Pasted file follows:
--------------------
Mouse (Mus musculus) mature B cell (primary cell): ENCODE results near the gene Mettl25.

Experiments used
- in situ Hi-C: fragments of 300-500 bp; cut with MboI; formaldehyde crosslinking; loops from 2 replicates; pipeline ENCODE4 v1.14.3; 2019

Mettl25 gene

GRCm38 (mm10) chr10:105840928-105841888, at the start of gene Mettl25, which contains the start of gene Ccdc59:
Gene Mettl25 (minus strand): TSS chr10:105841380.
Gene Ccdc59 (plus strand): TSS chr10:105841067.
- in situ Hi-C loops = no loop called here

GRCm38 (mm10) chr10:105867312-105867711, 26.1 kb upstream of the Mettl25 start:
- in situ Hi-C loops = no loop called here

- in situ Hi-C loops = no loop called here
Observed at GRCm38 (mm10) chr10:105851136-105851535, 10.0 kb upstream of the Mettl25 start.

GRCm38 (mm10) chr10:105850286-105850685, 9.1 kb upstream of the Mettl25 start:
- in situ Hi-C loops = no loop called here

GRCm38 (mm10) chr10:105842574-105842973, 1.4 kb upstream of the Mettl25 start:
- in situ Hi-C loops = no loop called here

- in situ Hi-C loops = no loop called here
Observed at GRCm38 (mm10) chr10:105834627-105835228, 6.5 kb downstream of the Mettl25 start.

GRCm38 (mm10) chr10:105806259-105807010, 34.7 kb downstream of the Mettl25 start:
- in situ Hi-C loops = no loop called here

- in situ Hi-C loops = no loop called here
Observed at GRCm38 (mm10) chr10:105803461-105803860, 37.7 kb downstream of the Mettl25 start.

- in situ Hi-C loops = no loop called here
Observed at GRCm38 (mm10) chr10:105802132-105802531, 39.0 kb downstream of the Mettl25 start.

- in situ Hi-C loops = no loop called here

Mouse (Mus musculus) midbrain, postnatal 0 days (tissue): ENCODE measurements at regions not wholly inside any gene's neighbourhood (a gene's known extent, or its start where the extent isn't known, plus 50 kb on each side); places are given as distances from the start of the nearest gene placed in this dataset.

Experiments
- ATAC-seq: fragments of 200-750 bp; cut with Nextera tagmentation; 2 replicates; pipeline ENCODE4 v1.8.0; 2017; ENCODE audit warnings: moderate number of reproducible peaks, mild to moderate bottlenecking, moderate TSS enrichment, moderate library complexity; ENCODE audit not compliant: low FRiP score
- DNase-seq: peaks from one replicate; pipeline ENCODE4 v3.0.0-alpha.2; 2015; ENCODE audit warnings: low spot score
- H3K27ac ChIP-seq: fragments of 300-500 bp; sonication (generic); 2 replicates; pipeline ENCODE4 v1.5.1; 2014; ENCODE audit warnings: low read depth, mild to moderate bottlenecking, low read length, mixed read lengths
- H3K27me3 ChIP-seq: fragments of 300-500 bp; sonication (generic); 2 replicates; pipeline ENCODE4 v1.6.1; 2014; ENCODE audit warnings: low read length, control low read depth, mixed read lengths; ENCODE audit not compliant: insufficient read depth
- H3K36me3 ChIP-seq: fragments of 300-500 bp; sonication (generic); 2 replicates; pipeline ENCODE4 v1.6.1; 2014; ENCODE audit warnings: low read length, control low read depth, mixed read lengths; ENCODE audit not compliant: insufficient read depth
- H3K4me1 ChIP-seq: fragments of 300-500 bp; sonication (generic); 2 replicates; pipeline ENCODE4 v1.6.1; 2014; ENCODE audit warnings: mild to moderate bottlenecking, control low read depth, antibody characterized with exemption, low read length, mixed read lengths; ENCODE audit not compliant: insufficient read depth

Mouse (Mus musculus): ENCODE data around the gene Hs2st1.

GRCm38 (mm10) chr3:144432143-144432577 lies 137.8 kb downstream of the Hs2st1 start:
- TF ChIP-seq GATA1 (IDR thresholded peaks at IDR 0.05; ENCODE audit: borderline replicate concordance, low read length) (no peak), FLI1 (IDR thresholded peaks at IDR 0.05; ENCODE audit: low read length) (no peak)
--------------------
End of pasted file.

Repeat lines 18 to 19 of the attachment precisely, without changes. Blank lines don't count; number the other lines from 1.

Observed at GRCm38 (mm10) chr10:105834627-105835228, 6.5 kb downstream of the Mettl25 start.

GRCm38 (mm10) chr10:105806259-105807010, 34.7 kb downstream of the Mettl25 start: